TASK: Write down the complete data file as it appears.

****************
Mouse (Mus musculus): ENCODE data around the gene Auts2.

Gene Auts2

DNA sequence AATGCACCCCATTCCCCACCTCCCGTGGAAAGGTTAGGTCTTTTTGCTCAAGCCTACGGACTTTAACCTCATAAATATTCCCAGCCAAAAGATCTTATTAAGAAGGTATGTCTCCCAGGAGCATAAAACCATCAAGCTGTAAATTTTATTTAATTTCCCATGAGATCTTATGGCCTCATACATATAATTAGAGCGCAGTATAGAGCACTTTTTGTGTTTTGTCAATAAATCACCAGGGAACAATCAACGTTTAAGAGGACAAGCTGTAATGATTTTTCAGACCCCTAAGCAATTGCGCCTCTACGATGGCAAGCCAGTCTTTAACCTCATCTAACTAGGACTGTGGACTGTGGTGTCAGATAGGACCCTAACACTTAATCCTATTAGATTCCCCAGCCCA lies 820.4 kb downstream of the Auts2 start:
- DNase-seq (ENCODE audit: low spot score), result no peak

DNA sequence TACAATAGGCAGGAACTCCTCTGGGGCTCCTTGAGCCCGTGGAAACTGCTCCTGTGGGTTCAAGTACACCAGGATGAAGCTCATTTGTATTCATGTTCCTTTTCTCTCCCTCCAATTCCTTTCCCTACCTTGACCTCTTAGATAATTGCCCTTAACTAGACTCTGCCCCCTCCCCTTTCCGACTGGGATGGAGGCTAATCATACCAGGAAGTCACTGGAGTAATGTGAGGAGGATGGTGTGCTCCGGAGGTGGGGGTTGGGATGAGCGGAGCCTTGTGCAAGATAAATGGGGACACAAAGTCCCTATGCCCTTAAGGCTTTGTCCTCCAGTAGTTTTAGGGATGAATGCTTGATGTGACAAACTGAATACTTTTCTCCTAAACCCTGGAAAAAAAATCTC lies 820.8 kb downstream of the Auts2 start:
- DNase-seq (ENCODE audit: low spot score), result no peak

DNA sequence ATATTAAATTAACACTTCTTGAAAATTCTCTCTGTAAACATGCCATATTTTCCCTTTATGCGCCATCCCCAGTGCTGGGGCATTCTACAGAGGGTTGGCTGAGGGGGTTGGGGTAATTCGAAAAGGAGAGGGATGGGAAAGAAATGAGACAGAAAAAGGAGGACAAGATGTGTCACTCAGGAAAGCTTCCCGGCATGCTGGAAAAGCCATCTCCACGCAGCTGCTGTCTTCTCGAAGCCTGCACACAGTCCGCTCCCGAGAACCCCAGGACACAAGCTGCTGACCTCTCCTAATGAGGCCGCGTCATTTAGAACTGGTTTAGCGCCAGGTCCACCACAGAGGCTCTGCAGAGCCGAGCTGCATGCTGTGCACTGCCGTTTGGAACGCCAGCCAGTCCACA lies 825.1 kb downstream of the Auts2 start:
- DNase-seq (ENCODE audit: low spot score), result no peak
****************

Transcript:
Mouse (Mus musculus): ENCODE data around the gene Auts2.

Gene Auts2

DNA sequence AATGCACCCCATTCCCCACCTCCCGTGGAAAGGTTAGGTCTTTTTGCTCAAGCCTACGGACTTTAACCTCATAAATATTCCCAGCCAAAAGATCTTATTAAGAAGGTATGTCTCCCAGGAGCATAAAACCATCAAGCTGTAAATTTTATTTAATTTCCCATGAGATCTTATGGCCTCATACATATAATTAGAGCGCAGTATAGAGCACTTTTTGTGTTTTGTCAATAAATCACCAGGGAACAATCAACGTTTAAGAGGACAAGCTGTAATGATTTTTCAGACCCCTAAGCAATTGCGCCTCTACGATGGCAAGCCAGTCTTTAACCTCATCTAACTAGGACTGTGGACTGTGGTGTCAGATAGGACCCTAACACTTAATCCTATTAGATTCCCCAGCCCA lies 820.4 kb downstream of the Auts2 start:
- DNase-seq (ENCODE audit: low spot score), result no peak

DNA sequence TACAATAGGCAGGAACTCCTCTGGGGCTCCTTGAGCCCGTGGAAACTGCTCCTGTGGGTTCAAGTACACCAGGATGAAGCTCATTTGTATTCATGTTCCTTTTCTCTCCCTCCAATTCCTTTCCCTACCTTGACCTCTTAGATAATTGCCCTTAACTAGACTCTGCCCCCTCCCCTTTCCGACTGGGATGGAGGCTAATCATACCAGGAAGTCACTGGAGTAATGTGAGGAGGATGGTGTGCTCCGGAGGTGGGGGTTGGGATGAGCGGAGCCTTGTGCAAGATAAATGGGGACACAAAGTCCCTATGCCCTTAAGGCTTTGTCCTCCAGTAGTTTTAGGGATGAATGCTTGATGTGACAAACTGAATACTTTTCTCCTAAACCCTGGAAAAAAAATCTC lies 820.8 kb downstream of the Auts2 start:
- DNase-seq (ENCODE audit: low spot score), result no peak

DNA sequence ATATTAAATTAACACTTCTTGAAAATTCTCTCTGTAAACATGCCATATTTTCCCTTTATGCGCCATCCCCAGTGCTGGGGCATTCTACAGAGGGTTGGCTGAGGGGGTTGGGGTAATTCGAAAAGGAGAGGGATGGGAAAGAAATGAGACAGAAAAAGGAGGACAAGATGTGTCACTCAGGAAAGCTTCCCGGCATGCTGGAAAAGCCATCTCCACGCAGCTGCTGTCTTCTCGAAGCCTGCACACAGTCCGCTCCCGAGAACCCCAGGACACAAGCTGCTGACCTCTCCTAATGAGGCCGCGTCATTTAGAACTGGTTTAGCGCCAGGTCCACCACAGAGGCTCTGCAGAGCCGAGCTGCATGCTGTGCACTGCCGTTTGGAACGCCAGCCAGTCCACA lies 825.1 kb downstream of the Auts2 start:
- DNase-seq (ENCODE audit: low spot score), result no peak